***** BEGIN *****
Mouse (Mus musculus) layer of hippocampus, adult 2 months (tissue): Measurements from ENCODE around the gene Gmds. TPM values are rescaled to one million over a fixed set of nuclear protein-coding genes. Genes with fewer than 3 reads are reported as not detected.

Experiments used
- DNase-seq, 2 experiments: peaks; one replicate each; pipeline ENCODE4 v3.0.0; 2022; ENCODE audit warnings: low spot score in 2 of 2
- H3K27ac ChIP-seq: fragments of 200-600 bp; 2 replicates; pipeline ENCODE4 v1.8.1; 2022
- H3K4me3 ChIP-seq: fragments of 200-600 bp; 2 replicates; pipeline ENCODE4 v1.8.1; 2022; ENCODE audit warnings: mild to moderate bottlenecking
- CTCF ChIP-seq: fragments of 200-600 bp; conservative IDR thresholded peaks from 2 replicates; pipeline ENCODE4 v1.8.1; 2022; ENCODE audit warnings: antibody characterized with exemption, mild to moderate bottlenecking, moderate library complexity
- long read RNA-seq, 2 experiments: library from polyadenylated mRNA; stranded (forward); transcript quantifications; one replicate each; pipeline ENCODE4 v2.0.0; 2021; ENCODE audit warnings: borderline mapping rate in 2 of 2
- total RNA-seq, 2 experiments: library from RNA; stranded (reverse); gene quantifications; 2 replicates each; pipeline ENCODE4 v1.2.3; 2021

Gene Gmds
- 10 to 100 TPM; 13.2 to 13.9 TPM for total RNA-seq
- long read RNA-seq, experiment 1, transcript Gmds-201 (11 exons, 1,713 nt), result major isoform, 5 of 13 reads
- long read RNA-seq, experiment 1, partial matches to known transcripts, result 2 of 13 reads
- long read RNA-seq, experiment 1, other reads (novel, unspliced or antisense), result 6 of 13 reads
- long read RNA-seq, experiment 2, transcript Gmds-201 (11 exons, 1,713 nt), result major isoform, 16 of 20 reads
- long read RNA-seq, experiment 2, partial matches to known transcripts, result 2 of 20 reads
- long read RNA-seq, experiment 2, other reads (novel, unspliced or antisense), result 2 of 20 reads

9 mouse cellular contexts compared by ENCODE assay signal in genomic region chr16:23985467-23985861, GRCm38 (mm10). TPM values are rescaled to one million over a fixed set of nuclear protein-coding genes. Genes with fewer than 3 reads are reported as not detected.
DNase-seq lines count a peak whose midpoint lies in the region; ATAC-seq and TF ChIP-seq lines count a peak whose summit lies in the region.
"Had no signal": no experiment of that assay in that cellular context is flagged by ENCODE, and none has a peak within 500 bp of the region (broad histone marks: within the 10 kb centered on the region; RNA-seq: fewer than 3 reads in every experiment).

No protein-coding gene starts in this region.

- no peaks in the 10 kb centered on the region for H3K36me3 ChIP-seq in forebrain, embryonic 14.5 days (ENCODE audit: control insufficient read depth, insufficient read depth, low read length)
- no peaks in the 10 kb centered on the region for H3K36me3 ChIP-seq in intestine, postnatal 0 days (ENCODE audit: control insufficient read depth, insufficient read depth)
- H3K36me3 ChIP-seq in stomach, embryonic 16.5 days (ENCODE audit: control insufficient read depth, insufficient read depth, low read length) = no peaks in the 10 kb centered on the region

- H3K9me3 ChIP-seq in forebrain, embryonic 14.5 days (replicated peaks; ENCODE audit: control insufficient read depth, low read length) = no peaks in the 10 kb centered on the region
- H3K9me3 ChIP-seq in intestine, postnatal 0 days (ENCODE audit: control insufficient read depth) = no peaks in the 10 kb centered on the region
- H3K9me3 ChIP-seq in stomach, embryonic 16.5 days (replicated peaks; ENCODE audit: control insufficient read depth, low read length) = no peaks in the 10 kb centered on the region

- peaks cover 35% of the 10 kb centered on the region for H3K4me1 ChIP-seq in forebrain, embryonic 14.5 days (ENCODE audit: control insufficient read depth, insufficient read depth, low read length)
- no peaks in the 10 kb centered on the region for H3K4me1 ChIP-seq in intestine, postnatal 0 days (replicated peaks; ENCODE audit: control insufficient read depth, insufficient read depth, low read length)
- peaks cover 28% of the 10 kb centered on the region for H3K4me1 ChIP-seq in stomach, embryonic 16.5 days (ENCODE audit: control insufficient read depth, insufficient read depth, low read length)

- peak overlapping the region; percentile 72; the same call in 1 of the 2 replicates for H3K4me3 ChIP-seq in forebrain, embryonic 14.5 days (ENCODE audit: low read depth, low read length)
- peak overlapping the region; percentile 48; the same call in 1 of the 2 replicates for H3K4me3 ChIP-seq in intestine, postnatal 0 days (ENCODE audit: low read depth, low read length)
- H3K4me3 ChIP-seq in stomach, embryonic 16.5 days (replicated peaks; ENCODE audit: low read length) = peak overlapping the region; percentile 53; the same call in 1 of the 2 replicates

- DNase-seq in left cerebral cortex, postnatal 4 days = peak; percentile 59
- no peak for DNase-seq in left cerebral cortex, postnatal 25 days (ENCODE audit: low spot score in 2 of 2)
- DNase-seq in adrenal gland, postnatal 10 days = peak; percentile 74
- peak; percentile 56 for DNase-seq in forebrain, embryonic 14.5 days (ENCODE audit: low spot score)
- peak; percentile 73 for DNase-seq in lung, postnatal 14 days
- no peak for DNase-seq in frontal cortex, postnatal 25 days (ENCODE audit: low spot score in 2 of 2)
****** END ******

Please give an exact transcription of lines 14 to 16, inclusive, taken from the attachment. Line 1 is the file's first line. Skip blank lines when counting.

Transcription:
- long read RNA-seq, experiment 2, transcript Gmds-201 (11 exons, 1,713 nt), result major isoform, 16 of 20 reads
- long read RNA-seq, experiment 2, partial matches to known transcripts, result 2 of 20 reads
- long read RNA-seq, experiment 2, other reads (novel, unspliced or antisense), result 2 of 20 reads